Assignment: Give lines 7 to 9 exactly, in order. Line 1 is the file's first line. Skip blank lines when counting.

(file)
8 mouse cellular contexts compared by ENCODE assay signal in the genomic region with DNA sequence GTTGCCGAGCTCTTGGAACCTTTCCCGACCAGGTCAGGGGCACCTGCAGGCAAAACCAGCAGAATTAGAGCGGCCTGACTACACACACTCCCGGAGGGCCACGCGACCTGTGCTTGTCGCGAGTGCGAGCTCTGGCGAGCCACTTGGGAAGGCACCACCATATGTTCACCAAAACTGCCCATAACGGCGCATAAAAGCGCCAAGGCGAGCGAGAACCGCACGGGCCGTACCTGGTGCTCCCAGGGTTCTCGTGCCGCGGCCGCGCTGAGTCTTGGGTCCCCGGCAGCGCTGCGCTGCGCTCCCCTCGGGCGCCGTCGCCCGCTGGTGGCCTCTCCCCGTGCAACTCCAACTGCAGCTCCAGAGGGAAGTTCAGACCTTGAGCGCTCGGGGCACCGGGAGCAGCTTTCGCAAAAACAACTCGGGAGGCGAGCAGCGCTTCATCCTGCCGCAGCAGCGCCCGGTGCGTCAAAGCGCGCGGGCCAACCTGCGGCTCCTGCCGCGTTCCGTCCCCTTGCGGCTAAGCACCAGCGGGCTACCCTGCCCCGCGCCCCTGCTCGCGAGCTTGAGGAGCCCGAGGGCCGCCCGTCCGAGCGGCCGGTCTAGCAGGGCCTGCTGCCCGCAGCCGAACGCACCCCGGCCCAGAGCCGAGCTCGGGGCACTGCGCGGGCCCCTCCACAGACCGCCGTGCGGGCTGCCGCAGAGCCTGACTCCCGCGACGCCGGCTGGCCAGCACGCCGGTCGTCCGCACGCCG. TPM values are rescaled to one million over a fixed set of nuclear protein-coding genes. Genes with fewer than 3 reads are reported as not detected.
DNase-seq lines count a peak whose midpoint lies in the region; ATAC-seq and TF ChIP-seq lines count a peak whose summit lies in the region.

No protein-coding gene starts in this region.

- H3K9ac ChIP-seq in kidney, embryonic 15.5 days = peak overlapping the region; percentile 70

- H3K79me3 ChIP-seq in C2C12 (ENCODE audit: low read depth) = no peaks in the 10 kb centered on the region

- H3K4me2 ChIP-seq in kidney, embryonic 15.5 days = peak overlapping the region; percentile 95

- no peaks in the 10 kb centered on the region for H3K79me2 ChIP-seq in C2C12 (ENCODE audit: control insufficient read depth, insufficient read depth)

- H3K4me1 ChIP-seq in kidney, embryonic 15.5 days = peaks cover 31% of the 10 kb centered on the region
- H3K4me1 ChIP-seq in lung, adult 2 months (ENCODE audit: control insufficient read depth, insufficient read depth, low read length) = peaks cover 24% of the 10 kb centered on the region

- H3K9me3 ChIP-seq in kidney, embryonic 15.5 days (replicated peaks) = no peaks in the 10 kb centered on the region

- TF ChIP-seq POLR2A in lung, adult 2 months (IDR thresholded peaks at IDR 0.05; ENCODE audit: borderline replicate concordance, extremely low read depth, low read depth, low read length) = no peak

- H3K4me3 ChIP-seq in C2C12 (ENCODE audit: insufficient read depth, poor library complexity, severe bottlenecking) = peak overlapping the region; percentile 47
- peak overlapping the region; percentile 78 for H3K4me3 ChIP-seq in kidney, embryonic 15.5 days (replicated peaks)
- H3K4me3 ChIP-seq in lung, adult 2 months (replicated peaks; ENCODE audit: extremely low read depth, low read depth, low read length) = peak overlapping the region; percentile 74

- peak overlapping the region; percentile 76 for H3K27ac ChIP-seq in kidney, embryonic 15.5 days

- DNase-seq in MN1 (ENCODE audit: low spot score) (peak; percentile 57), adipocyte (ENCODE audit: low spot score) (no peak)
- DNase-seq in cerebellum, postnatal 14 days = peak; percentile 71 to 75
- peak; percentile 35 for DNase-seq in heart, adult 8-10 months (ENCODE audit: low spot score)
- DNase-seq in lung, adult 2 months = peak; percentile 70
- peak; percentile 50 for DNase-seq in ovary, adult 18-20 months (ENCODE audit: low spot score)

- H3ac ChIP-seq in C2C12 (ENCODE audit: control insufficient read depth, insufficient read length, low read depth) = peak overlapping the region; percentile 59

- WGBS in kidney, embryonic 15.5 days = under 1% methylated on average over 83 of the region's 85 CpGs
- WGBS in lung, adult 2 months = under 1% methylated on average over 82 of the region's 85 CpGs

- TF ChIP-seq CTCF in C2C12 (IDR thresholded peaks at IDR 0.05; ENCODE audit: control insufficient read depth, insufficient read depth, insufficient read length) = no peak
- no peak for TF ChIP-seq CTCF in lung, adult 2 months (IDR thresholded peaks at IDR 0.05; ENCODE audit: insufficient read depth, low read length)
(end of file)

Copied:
- no peaks in the 10 kb centered on the region for H3K79me2 ChIP-seq in C2C12 (ENCODE audit: control insufficient read depth, insufficient read depth)

- H3K4me1 ChIP-seq in kidney, embryonic 15.5 days = peaks cover 31% of the 10 kb centered on the region
- H3K4me1 ChIP-seq in lung, adult 2 months (ENCODE audit: control insufficient read depth, insufficient read depth, low read length) = peaks cover 24% of the 10 kb centered on the region